• Just because the kernel version is 2.6.18 (in particular, don't know about 2.6.21) doesn't mean its out of date. 2.6.18 is the kernel used by Red Hat Enterprise Linux 5 and its derivatives, and Red Hat's version gets regular patches.

    • by yincrash (854885)
      coding horror has a good writeup [codinghorror.com]
    • The attacker's release notes, hosted by Jeff Atwood : http://www.codinghorror.com/blog/gawker-hack-release-notes.html [codinghorror.com]

  • by GPLDAN (732269) on Wednesday December 15, 2010 @12:38PM (#34563006)
    I left Jalopnik over two years ago. It had very poor editorial control, and displayed the vast chasm between reputable automotive journalism in mags like Car & Driver and Road & Track and the interwebz. It had become Ray Wert's bully pulpit, and the commentariat IQ over there dropped down to double digits pretty quickly.


    IO9 and others really were not much better. And the problem really came down to not being able to drown out the idiots. I attribute Slashdot's long term success to the mod system and the whole way it handles contributions. It works. And the Gawker crap blog engine was badly coded, anybody who used it could see that. So it isn't a shock that it got 0wn3d. Amateur blog engine should be a sign of overall poor design and security.
    • by rwa2 (4391) *

      http://www.thetruthaboutcars.com/ [thetruthaboutcars.com] (AKA TTAC) is my current favourite auto rag, filled with TheRegister-esque satire dripping with sarcasm and some descriptive analogies worthy of PA's Jerry Holkins.

      Here's a decent writing sample that sticks in my memory: http://www.thetruthaboutcars.com/2009/01/comparison-2008-dodge-charger-v6-vs-1993-toyota-camry/ [thetruthaboutcars.com]

      Maybe I didn't notice it as a kid since I had the propensity to simply ignore all things politick, but C&D and some of the other auto mags seem to have very

    • by eltonito (910528)

      It's nice to know I wasn't alone. Wert canned the real writers and brought in a bunch of talentless interns. From a business standpoint that's AOK, but they tried to use established Jalopnik references that they didn't fully understand and came off looking like clowns. "Look at me, I'm driving a Volvamino and doing double nickels on the dime!"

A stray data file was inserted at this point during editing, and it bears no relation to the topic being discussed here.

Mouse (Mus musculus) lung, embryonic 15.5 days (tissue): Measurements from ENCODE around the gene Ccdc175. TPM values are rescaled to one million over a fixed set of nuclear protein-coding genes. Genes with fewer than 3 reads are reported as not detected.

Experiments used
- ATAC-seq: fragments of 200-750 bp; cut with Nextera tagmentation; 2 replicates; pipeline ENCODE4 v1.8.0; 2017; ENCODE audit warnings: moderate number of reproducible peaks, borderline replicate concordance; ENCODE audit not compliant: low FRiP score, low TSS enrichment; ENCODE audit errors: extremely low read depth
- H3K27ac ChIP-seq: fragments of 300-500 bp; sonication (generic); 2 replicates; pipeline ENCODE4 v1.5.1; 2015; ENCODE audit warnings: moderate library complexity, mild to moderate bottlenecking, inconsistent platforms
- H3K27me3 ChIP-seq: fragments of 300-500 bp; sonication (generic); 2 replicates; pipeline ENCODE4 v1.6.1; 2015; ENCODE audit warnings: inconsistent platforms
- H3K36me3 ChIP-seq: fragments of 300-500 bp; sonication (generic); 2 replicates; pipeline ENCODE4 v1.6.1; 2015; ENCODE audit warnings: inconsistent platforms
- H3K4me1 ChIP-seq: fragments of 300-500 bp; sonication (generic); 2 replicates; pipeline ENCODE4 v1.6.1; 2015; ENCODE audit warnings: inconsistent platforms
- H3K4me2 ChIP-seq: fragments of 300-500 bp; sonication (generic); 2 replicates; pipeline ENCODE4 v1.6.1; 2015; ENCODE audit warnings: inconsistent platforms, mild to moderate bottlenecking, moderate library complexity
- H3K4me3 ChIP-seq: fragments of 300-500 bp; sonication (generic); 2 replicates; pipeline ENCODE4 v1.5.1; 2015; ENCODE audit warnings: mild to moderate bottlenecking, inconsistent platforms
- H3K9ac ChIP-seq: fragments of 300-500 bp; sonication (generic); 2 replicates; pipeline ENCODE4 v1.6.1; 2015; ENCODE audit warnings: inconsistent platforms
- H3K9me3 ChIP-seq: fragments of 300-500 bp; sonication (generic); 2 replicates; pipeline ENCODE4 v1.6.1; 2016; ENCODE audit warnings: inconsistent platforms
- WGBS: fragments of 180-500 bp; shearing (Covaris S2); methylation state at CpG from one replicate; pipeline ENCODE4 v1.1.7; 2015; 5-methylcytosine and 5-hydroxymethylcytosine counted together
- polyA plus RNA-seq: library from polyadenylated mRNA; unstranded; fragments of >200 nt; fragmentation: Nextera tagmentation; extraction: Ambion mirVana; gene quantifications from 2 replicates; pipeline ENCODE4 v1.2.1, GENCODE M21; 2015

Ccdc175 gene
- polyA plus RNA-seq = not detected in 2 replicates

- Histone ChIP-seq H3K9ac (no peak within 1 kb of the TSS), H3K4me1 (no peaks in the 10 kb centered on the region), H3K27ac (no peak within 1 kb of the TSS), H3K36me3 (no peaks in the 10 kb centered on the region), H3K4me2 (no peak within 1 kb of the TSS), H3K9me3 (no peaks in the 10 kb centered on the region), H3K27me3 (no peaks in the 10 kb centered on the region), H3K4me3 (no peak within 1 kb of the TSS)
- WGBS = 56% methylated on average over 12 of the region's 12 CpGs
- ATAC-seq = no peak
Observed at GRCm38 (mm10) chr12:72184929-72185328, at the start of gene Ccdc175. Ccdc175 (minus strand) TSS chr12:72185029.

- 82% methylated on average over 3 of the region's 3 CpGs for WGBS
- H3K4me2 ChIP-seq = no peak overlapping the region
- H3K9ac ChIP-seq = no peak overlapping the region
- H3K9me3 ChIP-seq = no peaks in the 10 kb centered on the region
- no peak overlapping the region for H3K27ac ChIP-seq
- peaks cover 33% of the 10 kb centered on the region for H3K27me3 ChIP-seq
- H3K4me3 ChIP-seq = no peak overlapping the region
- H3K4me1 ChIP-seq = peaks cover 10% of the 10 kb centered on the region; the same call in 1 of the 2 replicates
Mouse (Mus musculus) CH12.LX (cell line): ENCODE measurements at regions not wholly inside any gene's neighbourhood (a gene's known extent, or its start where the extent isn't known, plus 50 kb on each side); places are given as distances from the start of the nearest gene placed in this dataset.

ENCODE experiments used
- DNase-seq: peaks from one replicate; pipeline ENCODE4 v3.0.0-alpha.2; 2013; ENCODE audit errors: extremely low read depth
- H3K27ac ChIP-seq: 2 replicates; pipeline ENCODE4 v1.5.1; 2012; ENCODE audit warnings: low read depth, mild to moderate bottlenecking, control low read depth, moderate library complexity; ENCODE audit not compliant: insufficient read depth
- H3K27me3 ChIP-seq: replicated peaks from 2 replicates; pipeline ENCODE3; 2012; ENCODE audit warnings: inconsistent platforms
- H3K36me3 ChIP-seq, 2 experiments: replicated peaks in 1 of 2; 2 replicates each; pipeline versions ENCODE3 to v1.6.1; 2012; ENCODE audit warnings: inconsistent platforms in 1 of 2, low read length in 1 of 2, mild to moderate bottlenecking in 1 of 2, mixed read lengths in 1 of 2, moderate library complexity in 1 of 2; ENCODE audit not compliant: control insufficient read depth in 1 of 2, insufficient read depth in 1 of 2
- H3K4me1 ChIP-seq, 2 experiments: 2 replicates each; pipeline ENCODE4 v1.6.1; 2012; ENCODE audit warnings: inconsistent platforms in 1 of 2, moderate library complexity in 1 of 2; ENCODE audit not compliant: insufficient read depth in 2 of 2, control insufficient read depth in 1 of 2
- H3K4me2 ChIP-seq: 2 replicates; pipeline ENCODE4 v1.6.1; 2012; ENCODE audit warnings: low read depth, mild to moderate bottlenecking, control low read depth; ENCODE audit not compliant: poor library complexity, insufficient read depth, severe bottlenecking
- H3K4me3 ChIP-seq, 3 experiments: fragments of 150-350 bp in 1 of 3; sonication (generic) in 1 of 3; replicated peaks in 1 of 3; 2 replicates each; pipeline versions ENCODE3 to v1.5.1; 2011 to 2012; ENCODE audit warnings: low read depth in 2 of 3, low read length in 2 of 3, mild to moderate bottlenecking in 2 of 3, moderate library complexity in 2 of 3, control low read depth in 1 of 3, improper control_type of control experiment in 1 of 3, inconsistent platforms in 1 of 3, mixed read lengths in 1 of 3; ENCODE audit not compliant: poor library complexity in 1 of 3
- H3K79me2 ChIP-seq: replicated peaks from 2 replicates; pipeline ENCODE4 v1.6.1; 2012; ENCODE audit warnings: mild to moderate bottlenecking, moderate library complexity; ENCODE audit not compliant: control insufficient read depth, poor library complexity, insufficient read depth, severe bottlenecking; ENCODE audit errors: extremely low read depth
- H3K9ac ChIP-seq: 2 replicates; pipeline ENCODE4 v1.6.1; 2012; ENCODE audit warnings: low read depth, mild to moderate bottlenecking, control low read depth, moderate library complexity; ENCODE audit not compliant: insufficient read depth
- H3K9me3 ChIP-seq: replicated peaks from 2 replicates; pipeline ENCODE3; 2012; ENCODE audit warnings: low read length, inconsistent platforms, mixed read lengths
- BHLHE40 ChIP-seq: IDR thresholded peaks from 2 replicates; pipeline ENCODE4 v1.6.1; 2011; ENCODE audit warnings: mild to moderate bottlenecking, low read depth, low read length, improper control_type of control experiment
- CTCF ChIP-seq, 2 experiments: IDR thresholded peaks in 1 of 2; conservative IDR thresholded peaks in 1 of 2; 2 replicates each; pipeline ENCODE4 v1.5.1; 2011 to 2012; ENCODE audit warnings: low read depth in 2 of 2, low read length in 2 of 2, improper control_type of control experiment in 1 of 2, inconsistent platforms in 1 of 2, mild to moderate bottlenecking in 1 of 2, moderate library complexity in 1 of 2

And you are dead-on - the decline in the quality of commentariat was directly proportional to the quality of the writing. In this case, the shift in both was nea

  • I learned to always use the password "123456". Herd immunity.

    • by Archangel Michael (180766) on Wednesday December 15, 2010 @01:02PM (#34563360) Journal

      I have several passwords I use. Sites that require accounts for participation get one that I don't care if it gets out in the wild. No big loss. People posting as me is mildly amusing.

      I have another password for systems I'm in charge of, that function like those I participate in in the first example. It would suck if that got out. Those systems are few, and you'd have to personally know me to know what they were.

      I have secure passwords for each of the highly sensitive accounts (banks and such) that are not shared between accounts. IF one of those gets out, I'm screwed for that one institution, but nowhere else.

    • That's what I'm talking about, I think the fact that a large portion of gawker's users used common passwords that are part of every cracker's dictionary says more about the users than the platform.
  • Salt your hashes (Score:4, Informative)

    by iammani (1392285) on Wednesday December 15, 2010 @12:39PM (#34563028)

    See title

    • by Qzukk (229616)

      Salting your hashes only protects you from rainbow tables (and then only if your hash isn't already in a rainbow table). The salt is included in the hash, so I can see if your password is a weak password like "password" or "PASSWORD" or... exactly what Gawker warned against.

      • by mlts (1038732) *

        Salting provides effective protection when combined with a number of rounds. Ideally, the client should do a number of rounds, then hand the 256 bit hash over to the server which will toss in the salt and do a few rounds. The reason for this is that trying to brute force guess a typeable password will become difficult. An additional bonus is that a client trying to guess a user's password is slowed down by an authentication mechanism before the guess goes to the machine.

        What would be ideal is a standard

    • by QuoteMstr (55051) <dan.colascione@gmail.com> on Wednesday December 15, 2010 @12:58PM (#34563292)

      Salting addresses some attacks, but as CPU time becomes cheaper [amazon.com], it becomes increasingly feasible to brute-force even salted hashes. To address this issue, you need key strengthening [wikimedia.org] as well.